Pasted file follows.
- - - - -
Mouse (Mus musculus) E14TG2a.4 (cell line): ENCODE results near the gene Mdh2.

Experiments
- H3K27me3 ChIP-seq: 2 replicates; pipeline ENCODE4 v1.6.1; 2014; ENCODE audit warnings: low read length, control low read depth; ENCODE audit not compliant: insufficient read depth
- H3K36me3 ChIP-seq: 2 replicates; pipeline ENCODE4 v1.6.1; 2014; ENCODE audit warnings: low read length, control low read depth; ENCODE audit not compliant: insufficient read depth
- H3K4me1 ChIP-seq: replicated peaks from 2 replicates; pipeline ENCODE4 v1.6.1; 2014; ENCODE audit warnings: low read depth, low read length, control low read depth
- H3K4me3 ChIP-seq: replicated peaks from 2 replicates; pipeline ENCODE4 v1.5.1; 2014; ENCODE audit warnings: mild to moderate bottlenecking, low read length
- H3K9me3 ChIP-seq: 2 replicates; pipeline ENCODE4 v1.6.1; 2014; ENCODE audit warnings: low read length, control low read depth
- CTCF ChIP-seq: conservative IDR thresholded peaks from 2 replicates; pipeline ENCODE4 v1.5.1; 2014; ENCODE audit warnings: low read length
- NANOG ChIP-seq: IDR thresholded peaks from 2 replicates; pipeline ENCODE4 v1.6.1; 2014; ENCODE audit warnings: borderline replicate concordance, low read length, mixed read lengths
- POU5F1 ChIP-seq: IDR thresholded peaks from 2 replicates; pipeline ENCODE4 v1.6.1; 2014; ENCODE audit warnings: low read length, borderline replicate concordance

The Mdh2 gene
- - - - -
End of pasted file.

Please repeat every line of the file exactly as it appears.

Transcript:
Mouse (Mus musculus) E14TG2a.4 (cell line): ENCODE results near the gene Mdh2.

Experiments
- H3K27me3 ChIP-seq: 2 replicates; pipeline ENCODE4 v1.6.1; 2014; ENCODE audit warnings: low read length, control low read depth; ENCODE audit not compliant: insufficient read depth
- H3K36me3 ChIP-seq: 2 replicates; pipeline ENCODE4 v1.6.1; 2014; ENCODE audit warnings: low read length, control low read depth; ENCODE audit not compliant: insufficient read depth
- H3K4me1 ChIP-seq: replicated peaks from 2 replicates; pipeline ENCODE4 v1.6.1; 2014; ENCODE audit warnings: low read depth, low read length, control low read depth
- H3K4me3 ChIP-seq: replicated peaks from 2 replicates; pipeline ENCODE4 v1.5.1; 2014; ENCODE audit warnings: mild to moderate bottlenecking, low read length
- H3K9me3 ChIP-seq: 2 replicates; pipeline ENCODE4 v1.6.1; 2014; ENCODE audit warnings: low read length, control low read depth
- CTCF ChIP-seq: conservative IDR thresholded peaks from 2 replicates; pipeline ENCODE4 v1.5.1; 2014; ENCODE audit warnings: low read length
- NANOG ChIP-seq: IDR thresholded peaks from 2 replicates; pipeline ENCODE4 v1.6.1; 2014; ENCODE audit warnings: borderline replicate concordance, low read length, mixed read lengths
- POU5F1 ChIP-seq: IDR thresholded peaks from 2 replicates; pipeline ENCODE4 v1.6.1; 2014; ENCODE audit warnings: low read length, borderline replicate concordance

The Mdh2 gene